According to a report at the Daily Beast, before he is even sworn in, President-elect Joe Biden is already facing increasing pressure to unleash the Department of Justice to investigate outgoing President Donald Trump for his part in instigating the riot at the U.S. Capitol that left five dead and attempting to interfere with the vote counts in Georgia.
Biden has previously stated that he wants to leave those decisions to the incoming Attorney General Merrick Garland -- if he is approved by the Senate -- but Democratic lawmakers and outside advocates are urging him to take a more active role to set an example that no one is above the law.
Despite thepledge from Biden, the Beast is reporting, "[that] hasn't stopped Democrats from urging that his incoming DOJ investigate and potentially prosecute the man who inspired an insurrection at the Capitol earlier this month. Interviews with leading activists, party members, legal scholars, and one vocal member of Congress reveal an emerging belief that the department should hold Trump criminally accountable for the violent riots and his attempt to sway the election in Georgia."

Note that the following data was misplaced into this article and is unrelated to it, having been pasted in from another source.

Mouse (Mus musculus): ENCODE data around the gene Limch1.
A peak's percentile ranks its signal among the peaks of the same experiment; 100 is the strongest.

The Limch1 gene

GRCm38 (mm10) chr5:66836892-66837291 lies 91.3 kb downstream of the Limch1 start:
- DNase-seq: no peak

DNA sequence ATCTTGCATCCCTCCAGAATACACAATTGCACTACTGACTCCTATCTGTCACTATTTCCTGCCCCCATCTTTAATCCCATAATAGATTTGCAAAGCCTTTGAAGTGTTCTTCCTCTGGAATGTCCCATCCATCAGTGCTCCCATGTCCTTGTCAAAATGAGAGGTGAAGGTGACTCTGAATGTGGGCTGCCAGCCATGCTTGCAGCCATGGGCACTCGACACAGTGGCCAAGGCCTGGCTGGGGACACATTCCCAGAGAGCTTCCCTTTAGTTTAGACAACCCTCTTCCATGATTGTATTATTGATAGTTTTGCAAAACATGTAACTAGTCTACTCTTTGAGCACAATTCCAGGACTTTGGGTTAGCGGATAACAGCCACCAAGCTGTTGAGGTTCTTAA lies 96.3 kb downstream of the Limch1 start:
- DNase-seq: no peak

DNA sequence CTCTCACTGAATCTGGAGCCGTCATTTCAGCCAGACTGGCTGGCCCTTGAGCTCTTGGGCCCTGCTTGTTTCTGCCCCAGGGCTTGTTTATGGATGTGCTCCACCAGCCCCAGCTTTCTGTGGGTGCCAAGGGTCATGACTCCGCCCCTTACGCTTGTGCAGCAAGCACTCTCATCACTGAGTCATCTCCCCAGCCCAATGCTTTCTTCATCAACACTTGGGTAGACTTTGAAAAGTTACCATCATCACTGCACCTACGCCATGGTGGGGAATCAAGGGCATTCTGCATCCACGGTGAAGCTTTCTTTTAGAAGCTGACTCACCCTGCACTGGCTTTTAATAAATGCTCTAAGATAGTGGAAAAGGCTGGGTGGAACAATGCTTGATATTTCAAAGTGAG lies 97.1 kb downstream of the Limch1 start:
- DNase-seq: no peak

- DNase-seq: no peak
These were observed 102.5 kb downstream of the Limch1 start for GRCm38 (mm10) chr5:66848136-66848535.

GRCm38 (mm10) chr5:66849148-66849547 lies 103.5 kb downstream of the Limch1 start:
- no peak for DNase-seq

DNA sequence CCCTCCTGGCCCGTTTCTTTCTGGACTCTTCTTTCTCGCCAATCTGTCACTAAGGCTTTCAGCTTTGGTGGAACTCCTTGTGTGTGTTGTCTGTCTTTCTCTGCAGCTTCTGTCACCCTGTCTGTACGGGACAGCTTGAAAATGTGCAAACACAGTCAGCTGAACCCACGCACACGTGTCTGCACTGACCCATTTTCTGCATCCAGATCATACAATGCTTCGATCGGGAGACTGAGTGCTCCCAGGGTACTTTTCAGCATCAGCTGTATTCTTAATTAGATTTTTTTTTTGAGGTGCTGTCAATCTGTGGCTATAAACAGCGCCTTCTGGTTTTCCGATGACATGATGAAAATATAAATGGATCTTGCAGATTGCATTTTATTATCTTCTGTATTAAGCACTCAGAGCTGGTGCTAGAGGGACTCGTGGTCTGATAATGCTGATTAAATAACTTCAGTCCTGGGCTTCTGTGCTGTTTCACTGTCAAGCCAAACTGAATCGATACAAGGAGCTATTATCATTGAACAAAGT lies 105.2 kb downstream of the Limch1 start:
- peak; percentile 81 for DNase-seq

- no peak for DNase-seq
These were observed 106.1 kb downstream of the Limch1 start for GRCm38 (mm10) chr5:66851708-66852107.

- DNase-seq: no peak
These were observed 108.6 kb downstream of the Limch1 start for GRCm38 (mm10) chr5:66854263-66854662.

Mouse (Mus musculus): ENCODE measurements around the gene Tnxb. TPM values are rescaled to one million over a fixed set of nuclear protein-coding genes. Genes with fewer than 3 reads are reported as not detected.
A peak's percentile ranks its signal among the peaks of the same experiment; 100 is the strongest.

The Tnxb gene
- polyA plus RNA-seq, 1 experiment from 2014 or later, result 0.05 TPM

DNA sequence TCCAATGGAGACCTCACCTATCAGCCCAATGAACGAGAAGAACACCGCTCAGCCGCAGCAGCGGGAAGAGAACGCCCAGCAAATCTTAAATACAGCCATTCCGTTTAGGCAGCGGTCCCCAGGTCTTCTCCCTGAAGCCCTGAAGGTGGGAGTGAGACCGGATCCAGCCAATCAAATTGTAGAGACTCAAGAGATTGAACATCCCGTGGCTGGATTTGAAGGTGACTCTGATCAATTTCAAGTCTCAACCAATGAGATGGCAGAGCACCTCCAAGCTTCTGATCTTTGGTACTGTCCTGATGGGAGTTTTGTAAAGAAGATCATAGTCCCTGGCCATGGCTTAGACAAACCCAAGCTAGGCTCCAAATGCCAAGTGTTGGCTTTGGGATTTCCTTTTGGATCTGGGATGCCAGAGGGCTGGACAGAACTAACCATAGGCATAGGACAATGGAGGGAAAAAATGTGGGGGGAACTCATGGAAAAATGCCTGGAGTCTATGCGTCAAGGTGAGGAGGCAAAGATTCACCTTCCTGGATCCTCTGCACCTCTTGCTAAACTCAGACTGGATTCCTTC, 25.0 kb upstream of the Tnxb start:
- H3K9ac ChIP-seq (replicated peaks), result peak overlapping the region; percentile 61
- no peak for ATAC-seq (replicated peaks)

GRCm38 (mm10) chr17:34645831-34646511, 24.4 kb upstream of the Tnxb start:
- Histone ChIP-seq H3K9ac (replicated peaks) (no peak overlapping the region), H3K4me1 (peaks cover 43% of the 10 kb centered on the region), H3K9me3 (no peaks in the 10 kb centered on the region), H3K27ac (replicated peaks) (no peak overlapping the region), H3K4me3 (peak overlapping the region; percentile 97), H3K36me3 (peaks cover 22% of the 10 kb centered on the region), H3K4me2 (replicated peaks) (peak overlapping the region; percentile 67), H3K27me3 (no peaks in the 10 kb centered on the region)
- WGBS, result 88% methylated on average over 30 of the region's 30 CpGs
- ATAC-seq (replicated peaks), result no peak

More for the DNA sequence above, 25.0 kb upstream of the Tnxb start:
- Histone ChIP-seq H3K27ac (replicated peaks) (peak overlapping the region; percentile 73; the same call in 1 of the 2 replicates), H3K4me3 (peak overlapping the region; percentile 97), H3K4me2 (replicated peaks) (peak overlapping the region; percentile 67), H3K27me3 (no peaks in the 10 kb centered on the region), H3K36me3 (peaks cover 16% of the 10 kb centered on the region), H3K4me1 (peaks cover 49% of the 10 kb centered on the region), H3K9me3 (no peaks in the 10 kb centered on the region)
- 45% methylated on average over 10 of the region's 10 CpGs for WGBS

Making the case for investigations, Rahna Epting, executive director of MoveOn, stated, "I think back to when I'm in therapy. My therapist says: What's really important for healing is for the acknowledgment of the injury to have actually happened by the perpetrator. We need people to own up, we need people to admit to their lies. We need the truth to be known. Without that, healing is just repressing."
In an interview with the Beast, Rep. Bill Pascrell (D-NJ) said he would "lose confidence" in Biden if Trump were not investigated.
"The president made the Justice Department part of his inner circle. Joe has stated very clearly he will not tell the Justice Department what to do, but he will not shirk from his responsibility," he explained. "If he ignores that second point … then I'll probably lose confidence in him. When you're looking back and defending democracy, you're looking forward, you're thinking of our kids and grandkids. I see that as his responsibility."
The report goes on to note that some Democrats have felt squeamish about going after Trump, thinking it will look like partisan payback, but things changed after the storming of the Capitol by Trump-supporting far right-right extremists.
"The shock of the domestic terrorism, nonetheless, inspired some party officials to consider ways to encourage leaders to demand accountability, citing the need to reestablish a culture of consequences that will outlast Trump's time in office," the report states. "The former president has not offered any regret for cozying up to his old Attorney General Bill Barr and subsequently turning on him after he refused to engage in factless musings about national voter fraud."
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